Update--2:40 pm: As soon as I put the last post to bed, I went up to the on-campus fitness center to work out before class. There, the tv tuned to CNN showed that there had been two shootings on the Virginia Tech Campus this morning, with 1 dead in the first shooting and 7-8 dead in the second shooting. After I got out of my class and got back to my room, I found that the death toll was now up to 22 and is the worst campus shooting in US history. Just now, CNN is saying that the new figure is at least 31 confirmed dead and 29 reported injured, making it the worst shooting in US history. I'm sure I'll have more thoughts on this as more information is released about who did this and how and why they did it, as well as whether anything could have been done to prevent it (I'm sure coming four days before the 8th anniversary of Columbine, everyone will turn to increasing campus security as a magic bullet--I don't know about VA Tech but UNCC has a sprawling, completely open campus, so the same thing could happen here and I don't see a way to prevent it), but needless to say, the thoughts and prayers of a nation are with the VA Tech community today.

Sunday, April 01, 2007

In Defense of the Wikipedia

By: Michael Akerman

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Right, so it's been a rough semester, but that's no excuse for the blog still wishing everyone a happy New Year, though the sentiment still stands. It's just that the year is not so new anymore. In fact, it's acquired a dull sheen of pollen, I think.

So, a short post to swing into the back of things.




It's a Wiki'd World

As my years in college progress, I am expected to write more papers, essays, and articles for my classes. This is to prepare me for a dismal life of doing the same as I report my findings to my boss or to the scientific community (in real life, it doesn't look like it's so bad. Presumably, you're writing about something interesting). Inevitably, the papers require sources to prove both that you researched something and you're not blatantly plagiarizing the work of others. Nearly as inevitably, a major restriction is hung like an albatross around the assignment: no Wikipedia.

In the scientific world, sources are expected to be trustworthy (well, let's make that "in the world world"). For scientists, this means at least one or two scientists have taken a gander at the paper and found it logically and experimentally sound. This is a wise course to take, of course, because there is a surprising amount of junk science that tries to float out, and it often does even with these safeguards. To the majority of the scientific community, this restriction means that the scientific literature and traditional encyclopedias are fine. Wikipedia is not. The general reason for this is "anyone can write anything they want to!"

This statement is, of course, only slightly true. You can write anything you want to. You cannot get it to stay, and you cannot continue to write anything you want to unless it's true. You get IP banned quickly for willfully vandalizing the Wikipedia, and vandalism is found quickly. Whenever a page is updated, it goes onto the list of recently updated pages. With thousands of nerds reading that page at any time (they have nothing better to do), suspect information is quickly noted, and the page is marked to note that the information might not be true. If someone actually knows information counter to what is posted, it is changed as soon as it is seen.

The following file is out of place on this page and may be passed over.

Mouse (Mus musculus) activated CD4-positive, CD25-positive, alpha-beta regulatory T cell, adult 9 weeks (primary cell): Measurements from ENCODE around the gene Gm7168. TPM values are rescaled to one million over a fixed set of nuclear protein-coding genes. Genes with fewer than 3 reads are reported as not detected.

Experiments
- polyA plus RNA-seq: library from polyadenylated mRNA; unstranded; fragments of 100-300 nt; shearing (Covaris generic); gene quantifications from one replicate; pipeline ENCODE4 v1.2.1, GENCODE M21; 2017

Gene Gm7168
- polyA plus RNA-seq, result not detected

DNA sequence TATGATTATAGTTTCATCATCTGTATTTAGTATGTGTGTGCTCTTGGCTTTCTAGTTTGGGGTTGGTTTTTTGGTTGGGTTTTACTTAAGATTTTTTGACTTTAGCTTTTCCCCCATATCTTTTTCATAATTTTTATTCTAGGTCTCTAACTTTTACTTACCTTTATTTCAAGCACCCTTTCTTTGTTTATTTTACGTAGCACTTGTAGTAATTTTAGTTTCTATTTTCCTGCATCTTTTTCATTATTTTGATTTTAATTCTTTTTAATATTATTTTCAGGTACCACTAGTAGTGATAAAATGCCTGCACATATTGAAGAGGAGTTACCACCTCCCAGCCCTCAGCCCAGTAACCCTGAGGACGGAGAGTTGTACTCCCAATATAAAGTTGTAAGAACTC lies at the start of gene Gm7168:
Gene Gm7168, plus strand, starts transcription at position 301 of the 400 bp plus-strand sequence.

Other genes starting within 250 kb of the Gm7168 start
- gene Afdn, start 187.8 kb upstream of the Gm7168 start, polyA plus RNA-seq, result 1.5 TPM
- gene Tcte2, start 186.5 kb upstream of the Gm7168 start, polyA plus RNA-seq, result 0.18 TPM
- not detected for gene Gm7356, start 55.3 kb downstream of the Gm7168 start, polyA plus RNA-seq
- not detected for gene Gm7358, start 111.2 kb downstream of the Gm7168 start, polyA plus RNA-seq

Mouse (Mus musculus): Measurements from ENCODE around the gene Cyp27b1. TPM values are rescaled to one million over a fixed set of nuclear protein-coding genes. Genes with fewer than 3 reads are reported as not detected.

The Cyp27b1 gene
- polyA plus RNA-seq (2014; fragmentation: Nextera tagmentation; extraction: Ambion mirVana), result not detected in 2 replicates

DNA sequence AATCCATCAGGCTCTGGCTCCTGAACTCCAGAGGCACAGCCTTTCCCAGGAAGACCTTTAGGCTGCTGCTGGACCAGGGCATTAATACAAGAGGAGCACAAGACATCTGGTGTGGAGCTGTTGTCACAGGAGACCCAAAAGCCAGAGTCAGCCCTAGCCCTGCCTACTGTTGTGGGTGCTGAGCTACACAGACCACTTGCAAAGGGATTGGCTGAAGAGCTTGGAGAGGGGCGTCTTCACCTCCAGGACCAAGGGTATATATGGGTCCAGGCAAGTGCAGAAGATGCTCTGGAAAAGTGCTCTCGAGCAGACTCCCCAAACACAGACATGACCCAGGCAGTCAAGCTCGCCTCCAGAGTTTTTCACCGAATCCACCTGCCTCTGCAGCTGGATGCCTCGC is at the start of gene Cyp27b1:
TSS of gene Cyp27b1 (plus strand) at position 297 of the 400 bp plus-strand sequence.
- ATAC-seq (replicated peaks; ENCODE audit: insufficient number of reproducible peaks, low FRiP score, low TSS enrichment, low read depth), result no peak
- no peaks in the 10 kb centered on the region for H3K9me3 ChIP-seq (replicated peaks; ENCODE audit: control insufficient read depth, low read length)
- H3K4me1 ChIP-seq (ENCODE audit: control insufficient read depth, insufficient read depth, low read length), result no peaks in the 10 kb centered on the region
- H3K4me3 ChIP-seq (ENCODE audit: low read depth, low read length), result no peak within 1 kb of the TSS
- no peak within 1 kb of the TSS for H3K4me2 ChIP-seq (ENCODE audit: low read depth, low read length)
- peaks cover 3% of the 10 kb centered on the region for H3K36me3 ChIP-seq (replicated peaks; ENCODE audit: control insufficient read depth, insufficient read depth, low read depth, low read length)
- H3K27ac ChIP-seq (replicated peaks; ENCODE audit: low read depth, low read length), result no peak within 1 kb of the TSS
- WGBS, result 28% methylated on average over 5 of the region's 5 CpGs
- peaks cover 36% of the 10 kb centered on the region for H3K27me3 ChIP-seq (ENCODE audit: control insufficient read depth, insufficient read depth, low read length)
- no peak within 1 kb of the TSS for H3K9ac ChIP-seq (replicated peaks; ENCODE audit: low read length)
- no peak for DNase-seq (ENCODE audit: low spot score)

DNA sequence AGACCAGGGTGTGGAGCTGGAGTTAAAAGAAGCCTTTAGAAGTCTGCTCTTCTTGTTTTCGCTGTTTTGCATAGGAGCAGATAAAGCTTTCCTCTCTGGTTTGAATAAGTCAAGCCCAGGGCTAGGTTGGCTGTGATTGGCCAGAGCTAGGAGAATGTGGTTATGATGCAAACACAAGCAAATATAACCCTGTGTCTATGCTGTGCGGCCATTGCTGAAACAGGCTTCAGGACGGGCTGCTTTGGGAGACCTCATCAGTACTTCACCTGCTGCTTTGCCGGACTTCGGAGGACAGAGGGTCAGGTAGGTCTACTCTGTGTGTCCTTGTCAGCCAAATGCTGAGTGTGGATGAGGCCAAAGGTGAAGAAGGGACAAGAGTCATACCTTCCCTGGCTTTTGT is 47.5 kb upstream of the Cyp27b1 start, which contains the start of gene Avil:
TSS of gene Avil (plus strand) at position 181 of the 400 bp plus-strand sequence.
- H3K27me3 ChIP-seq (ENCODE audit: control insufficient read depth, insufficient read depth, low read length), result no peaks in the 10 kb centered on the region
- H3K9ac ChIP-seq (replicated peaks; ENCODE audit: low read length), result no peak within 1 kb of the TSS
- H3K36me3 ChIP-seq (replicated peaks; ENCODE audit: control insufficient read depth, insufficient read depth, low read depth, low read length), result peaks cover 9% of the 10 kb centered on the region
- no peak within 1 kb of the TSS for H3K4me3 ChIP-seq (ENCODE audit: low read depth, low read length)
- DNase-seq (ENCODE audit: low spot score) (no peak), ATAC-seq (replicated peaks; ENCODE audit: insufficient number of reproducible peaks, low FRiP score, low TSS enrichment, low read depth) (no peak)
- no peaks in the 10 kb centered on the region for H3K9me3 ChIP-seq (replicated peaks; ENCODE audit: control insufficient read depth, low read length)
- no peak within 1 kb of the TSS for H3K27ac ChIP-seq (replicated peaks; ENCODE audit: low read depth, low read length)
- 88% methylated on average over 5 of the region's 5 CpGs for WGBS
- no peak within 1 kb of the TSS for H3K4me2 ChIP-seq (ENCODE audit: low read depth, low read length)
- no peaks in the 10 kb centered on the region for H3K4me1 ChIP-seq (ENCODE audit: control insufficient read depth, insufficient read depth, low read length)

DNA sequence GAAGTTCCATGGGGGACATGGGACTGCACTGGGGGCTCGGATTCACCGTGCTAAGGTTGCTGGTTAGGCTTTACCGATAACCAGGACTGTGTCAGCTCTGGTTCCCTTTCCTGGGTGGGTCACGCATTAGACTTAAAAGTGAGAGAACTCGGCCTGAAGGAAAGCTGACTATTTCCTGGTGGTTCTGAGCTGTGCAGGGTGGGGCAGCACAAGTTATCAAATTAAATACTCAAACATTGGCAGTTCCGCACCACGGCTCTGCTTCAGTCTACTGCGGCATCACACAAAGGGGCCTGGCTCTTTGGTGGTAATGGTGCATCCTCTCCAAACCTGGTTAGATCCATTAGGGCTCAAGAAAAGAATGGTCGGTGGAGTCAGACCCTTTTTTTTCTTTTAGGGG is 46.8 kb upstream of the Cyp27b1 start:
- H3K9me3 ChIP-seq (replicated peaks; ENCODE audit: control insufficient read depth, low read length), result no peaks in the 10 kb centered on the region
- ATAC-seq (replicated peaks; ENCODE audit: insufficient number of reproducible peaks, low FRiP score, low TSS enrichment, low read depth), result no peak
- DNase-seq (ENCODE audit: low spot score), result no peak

I remind you that there is a large number of people checking the "recently updated" page, and that these are largely very smart people (they're reading an encyclopedia for fun). It's not hard for them to catch inaccurate information. Clearly, one cannot rely on their steadfast observance in a very obscure subject where an expert is unlikely to be reading, but Wikipedia is generally a terrible source of information for truly obscure subjects, so you wouldn't use it for that anyway.

I ramble a bit. My point is, the Wikipedia isn't a lawless project where people shoot from the hip and onto the internet. It is, in fact, the most peer reviewed source available for most subjects. In the traditional literature, you must rely on the expertise of a small group of people who are tasked with finding mistakes in reports and articles that are often only tangentially related to their field. On Wikipedia, there are enough reviewers that one of them, at least, will be more closely associated with the field in an article than any of the members of the peer-reviewing committees can boast.

This doesn't mean you should take the information on Wikipedia at face value; far from it. You shouldn't take anything at face value, from a newspaper article to a table in "Perry's Chemical Engineer's Handbook." The only way to be certain you get accurate information is to understand the subject and think critically. If information doesn't make sense, it's probably wrong. This applies to traditional literature and the information sources of the digital age. Exempla gratia, I'm working on a computer model for work that uses equations and data from a peer-reviewed article that has been around for some time. One of the graphs in the article is supposedly based on 150 g/L of starch mixture. After the reaction, the graph shows something along the lines of 200 g/L of a mixture of the starches. 50 grams of starch prestidigitate into the data. Something is clearly incorrect in this peer-reviewed paper from a widely-respected source (I'm fairly certain they actually started with 200 g/L, and wrote the wrong trial's data in the text).

The point is, you can't really just trust anything. You have to look at it with a bit of the cynic in you, at least when the accuracy of the information is really important. Wikipedia is no different than the traditional literature, and, for non-obscure subjects, is more reliable.

I think the scientific community will come to accept sources like Wikipedia, but the old guard is the one standing at the door currently. All they've ever known are the journals from organizations such as the American Chemical Society. They are the standards they've relied on, and they have a hard time trusting new things. I think it's the same thing that causes so many senior citizens to resist embracing emails and IMs. It's a harmless change that they are simply not used to.

By my hand,

~Michael Akerman